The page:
Three youngsters were honored this month along with the top 10 CNN Heroes of 2012
Jessica Rees made special "JoyJars" to bring happiness to young cancer patients
Will Lourcey and his friends are finding fun ways to raise money to fight hunger
Cassandra Lin's group collects used cooking oil and uses it to help people heat their homes
Editor’s note: Tune in Christmas Eve and Christmas Day to catch the final re-airings of this year’s CNN Heroes tribute show. “CNN Heroes: An All-Star Tribute” will air at 6 p.m. ET on December 24 and 4 p.m. ET on December 25.
“One day we were leaving, and she just simply asked us, ‘When do all the other kids come home?’” said her father, Erik.
When Jessica found out that many of them would have to stay at the hospital, she wanted to help “make them happier, because I know they’re going through a lot, too,” she said.
So she started making JoyJars – containers full of toys, stickers, crayons, anything that might brighten a child’s day.
“She was really particular about what would go in the jars,” said her mother, Stacey. “It had to be something cool, it couldn’t be cheap or flimsy.”
Jessica created 3,000 JoyJars before she passed away this January. But her parents are carrying on her legacy.
By the end of 2012, more than 50,000 JoyJars will have been delivered to young cancer patients through the Jessie Rees Foundation.
“It’s what she started, and it’s what we’ll continue to do,” Stacey Rees said.
Jessica was one of three “Young Wonders” honored this year at “CNN Heroes: An All-Star Tribute.”
“What makes Jessie a Young Wonder is that she cared,” her dad said. “And in the midst of a world that says focus on yourself, it’s all about you, she said, ‘No, it’s not.’ “
When Will Lourcey was 6 years old, he asked his parents why a man was holding up a sign that said, “Need a meal.”
His parents explained homelessness and hunger to him, and Will felt compelled to do something about it. Soon, he came up with FROGs – Friends Reaching Our Goals – an organization in which he and his friends find fun ways to raise money to fight hunger.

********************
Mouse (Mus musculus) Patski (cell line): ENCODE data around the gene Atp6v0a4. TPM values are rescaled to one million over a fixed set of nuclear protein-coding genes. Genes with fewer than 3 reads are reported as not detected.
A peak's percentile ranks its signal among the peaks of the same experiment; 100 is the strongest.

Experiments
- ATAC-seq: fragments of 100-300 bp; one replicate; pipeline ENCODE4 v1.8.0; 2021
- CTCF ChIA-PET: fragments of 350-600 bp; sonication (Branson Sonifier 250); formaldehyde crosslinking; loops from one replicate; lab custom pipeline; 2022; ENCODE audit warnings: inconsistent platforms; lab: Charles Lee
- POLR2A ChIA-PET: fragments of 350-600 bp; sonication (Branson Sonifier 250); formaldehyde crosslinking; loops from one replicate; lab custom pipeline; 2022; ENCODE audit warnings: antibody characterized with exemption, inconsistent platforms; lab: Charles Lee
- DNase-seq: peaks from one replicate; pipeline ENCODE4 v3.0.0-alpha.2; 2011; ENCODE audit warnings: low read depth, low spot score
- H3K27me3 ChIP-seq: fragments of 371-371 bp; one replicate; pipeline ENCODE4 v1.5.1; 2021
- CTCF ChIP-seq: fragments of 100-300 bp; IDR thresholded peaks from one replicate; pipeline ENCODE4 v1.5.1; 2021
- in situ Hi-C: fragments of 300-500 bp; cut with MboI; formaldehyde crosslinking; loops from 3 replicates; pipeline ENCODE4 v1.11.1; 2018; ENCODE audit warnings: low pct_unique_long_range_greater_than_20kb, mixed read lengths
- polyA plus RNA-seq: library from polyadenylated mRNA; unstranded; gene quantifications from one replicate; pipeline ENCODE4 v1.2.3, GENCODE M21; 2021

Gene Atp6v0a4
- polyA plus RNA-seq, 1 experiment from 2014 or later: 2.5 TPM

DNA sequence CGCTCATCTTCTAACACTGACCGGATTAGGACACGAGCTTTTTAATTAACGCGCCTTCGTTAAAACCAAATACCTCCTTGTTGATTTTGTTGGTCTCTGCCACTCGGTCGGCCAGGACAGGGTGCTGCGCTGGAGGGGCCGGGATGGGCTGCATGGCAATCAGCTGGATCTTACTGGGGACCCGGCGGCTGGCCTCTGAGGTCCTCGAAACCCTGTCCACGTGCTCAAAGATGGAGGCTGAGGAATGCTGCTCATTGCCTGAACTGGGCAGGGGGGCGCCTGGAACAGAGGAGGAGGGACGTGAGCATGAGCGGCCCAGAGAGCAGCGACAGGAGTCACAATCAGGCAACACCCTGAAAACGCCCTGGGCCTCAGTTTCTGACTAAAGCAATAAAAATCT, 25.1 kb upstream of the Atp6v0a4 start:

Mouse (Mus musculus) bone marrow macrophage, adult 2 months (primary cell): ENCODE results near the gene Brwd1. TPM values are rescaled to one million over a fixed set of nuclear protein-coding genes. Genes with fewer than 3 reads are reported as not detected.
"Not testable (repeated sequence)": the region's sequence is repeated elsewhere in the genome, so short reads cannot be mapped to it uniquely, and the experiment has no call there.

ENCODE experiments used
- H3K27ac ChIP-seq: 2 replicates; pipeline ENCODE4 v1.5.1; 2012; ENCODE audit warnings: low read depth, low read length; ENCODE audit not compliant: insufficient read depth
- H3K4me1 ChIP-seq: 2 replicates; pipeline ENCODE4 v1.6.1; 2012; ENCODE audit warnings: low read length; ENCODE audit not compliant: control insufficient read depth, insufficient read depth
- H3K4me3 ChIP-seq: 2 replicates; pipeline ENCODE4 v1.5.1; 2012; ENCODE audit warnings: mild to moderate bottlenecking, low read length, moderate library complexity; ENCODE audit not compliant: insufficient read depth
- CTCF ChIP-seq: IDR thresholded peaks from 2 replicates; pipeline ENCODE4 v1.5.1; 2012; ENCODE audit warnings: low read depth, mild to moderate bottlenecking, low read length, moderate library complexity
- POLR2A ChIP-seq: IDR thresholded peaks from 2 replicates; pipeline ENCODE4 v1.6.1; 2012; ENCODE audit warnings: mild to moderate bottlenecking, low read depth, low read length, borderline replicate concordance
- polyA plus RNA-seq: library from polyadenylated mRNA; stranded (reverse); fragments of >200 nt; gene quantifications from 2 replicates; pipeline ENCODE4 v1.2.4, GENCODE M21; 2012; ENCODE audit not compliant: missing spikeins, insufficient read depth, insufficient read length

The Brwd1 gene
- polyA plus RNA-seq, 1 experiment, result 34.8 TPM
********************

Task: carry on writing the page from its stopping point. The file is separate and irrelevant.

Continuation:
From running a lemonade stand to having businesses sponsor kids in sporting events, Will has raised more than $20,000 for his local food bank in Texas and, in turn, provided more than 75,000 meals to people in need.
“When you see somebody who gets so engaged and gets so much of the community engaged, it’s an endorsement of the battle that we fight to end hunger,” said food bank director Bo Soderbergh.
In his quest to spread awareness for his cause, Will has spoken before the Fort Worth City Council, worked with the former mayor of Fort Worth and written for the White House blog.
But Will is not resting on his laurels: He has his sights set on not only eradicating hunger in his hometown, but throughout Texas, the United States and the world.
Cassandra Lin is changing the world one french fry at a time.
Four years ago, at the age of 10, she decided she wanted to do something for the environment and help the less fortunate in her Rhode Island community. She gathered her friends and created Project TGIF – Turning Grease Into Fuel. The organization collects used cooking oil from restaurants and homes, refines it and then distributes a percentage of it to families who can’t afford to heat their homes.
So far, Cassandra and her team have collected 130,000 gallons of used cooking oil and donated $81,000 for the purchase of biofuel. This has amounted to 21,000 gallons of BioHeat distributed to 210 homes. These efforts have also offset 2 million pounds of carbon dioxide emissions from the environment.
Last year, the group helped draft legislation that makes it mandatory for all businesses in Rhode Island to recycle their used cooking oil. The bill went into effect January 1.
“I was trying to talk about biodiesel and just could not get anywhere with it,” said Caswell Cooke, a town councilor in Westerly, Rhode Island. “And (Cassandra) came along and did it, to get restaurants to recycle their grease. … The fact that it was coming from kids made it hit home a lot harder. ‘The child shall lead them’ sort of thing.”
Cassandra’s next goal is for the program to be implemented throughout New England.